Intimina’s study: One of the most common challenges after giving birth is postpartum depression
Giving birth to a child is one of the most rewarding experiences for most women, but many agree that the recovery process is a difficult one.
According to a survey conducted by OnePoll on behalf of Intimina among 2,000 mothers, seven of ten person said recovering from having a child is one of the most difficult emotional challenges they’ve faced.
One of the most common challenges of recovering after giving birth, according to the study, is postpartum depression.
Most women who were diagnosed with postpartum depression said it was one of the most draining conditions they’ve ever endured (92%).
Additionally, 22% of those who have experienced symptoms of postpartum depression felt like they weren’t properly diagnosed by their OB-GYN.
Recovery takes time
On average, it takes women two and a half months to physically recover from childbirth, but three in five feel like they don’t recover emotionally until three months later.
The survey showed that nearly a quarter of women who have faced emotional setbacks after childbirth said those hurdles were more challenging to endure than actually giving birth (23%).
The top emotional challenges these women face are mood swings (53%), feeling helpless (50%) and mom guilt (42%).
And new moms still had to deal with physical challenges, too, like changes to their weight (52%), breastfeeding (45%) or recovering from a C-section (35%).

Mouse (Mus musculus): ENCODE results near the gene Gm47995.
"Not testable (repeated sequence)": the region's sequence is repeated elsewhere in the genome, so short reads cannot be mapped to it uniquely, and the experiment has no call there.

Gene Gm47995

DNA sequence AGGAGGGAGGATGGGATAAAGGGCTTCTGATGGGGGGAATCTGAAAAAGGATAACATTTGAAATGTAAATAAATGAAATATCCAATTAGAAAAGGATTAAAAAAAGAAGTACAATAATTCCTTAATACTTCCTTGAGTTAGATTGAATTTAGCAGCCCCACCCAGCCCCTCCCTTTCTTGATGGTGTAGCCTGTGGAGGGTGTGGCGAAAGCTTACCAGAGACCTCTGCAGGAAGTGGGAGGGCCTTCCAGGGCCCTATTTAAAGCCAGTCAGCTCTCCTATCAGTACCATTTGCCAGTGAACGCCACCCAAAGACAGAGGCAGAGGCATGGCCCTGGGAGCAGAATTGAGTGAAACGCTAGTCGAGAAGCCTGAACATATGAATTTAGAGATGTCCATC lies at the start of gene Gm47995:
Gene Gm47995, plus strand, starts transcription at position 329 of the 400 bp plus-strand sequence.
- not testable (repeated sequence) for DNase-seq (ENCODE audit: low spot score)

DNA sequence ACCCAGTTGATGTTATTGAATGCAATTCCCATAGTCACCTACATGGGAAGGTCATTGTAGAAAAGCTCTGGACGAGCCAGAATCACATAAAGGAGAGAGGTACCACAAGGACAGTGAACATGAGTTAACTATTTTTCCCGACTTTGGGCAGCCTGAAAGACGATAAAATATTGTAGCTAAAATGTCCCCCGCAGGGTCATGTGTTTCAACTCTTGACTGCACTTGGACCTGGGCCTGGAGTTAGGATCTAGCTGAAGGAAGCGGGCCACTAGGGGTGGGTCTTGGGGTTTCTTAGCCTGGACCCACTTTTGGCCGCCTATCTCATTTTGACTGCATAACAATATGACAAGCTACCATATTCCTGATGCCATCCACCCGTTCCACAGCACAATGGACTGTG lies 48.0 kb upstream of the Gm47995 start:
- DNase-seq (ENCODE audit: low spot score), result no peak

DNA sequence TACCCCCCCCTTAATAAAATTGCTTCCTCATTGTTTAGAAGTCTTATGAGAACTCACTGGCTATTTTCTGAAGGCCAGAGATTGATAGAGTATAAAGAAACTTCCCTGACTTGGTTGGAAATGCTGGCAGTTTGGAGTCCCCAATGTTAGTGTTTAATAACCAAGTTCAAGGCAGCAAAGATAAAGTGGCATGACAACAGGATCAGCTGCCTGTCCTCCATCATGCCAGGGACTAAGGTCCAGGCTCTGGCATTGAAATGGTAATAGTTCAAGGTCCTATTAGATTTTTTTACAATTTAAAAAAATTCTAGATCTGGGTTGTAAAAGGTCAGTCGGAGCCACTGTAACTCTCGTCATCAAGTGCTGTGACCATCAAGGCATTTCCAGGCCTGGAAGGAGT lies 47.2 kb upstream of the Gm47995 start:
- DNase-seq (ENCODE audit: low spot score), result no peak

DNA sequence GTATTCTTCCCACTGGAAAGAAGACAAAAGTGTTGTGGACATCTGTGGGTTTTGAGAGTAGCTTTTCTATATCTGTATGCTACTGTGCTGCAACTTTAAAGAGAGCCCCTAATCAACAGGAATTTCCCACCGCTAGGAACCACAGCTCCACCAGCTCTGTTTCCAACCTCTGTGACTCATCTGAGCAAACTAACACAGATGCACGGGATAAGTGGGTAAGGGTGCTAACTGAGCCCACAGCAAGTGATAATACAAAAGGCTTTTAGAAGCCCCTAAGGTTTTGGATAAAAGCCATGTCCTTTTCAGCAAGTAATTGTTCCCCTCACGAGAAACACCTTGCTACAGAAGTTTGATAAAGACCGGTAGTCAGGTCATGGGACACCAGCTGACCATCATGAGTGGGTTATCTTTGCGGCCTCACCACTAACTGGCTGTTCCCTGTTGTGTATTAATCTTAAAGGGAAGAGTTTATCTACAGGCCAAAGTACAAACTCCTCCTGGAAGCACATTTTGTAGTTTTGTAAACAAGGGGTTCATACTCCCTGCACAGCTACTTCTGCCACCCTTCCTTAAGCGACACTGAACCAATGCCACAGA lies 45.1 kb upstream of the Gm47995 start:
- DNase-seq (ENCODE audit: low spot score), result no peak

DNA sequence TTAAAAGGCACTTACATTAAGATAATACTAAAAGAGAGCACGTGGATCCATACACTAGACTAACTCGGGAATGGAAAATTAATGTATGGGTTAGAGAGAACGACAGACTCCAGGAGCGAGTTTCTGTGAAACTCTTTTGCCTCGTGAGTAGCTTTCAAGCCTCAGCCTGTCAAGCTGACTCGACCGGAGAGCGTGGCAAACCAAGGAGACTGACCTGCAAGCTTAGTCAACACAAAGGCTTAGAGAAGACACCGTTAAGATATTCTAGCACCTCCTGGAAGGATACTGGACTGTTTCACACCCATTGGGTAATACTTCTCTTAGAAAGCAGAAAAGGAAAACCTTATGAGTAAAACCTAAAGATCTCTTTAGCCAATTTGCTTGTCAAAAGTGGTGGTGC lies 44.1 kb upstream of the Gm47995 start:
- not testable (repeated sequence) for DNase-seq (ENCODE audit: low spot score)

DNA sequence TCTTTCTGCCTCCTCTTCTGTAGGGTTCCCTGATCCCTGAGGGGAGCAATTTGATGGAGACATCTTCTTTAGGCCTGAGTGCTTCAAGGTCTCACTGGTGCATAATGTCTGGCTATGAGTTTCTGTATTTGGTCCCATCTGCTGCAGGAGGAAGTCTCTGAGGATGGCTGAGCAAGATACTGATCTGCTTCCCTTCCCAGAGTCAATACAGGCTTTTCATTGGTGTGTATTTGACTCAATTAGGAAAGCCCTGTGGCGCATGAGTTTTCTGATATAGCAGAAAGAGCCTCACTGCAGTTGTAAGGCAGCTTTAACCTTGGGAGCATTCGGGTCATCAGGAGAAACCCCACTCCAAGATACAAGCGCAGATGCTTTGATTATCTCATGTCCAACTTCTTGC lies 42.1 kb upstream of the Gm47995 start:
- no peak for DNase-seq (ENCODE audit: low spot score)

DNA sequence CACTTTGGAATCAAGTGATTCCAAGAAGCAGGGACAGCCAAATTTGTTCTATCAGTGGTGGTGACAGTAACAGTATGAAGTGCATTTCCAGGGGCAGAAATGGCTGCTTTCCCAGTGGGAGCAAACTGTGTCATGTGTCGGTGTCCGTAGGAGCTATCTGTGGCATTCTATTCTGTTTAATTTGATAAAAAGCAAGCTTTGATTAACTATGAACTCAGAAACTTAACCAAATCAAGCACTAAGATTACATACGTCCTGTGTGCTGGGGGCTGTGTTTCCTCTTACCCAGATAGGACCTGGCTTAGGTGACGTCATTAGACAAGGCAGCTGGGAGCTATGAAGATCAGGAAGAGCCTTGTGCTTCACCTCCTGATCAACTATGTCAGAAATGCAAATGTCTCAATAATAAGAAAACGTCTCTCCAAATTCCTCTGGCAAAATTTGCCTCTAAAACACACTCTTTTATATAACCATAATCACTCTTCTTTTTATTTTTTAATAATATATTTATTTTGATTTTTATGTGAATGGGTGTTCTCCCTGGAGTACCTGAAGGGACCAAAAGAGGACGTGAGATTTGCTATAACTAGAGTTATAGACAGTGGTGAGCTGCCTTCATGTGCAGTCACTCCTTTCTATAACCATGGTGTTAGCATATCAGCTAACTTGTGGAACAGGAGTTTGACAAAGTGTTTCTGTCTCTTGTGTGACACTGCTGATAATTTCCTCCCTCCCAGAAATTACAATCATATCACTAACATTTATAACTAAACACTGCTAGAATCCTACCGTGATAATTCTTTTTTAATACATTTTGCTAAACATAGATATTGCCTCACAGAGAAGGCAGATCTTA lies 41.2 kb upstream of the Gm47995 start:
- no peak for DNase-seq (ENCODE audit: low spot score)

“Even though many of us are aware of the postpartum changes that women experience after birth, there is still a lot of embarrassment and not enough understanding of the problems women are experiencing, both emotionally and physically,” said Danela Zagar, INTIMINA Global Brand Manager. “This is why we always encourage women to speak loudly about these problems because they happen to many women and make our reality.”
Pelvic floor health is very important
Most women who noticed either physical or emotional changes in their body after childbirth said they experienced a decline in their pelvic floor health specifically (66%), and three in five began dealing with incontinence after giving birth.
Two in three women have accepted that their pelvic floor health or incontinence issues will last at least a year.
Women who have had multiple children are more likely to face these challenges, as half of respondents said that it took them more time to recover after having their second child than their first.
And this is sure to impact their confidence, as 41% feel guilty that they’re not taking good enough care of their body.
These moms aren’t giving up, though — two in three have done Kegel exercises to try to repair their pelvic floor health (67%).
Still, only 36% of women know that doing Kegel exercises every day leads to the best results and just one in four correctly identified that women should aim for 20 to 40 Kegels a day (26%).
Eighty percent of these women have experienced success from doing Kegel exercises.
“Women’s bodies go through a lot, so it’s not surprising that everything is not the same as before,” Zagar said. “Luckily, Kegel exercise is the perfect solution to pregnancy recovery and taking control of pelvic health. It seems that more and more women are aware that strengthening the pelvic floor is necessary for healing, and it can be especially helpful in getting back to your best.”
PHYSICAL CHALLENGES NEW MOMS FACE
- Weight gain/loss (52%)
- Mood swings (47%)
- Breastfeeding (45%)
- Recovering from a c-section (35%)
- Low or high sex drive (30%)
A collective group of “lady experts” at Intimina who love sharing our personal experiences, even when they are a little too personal. We believe it’s time to start breaking down the taboos around menstruation, motherhood, and menopause, and start owning our female health.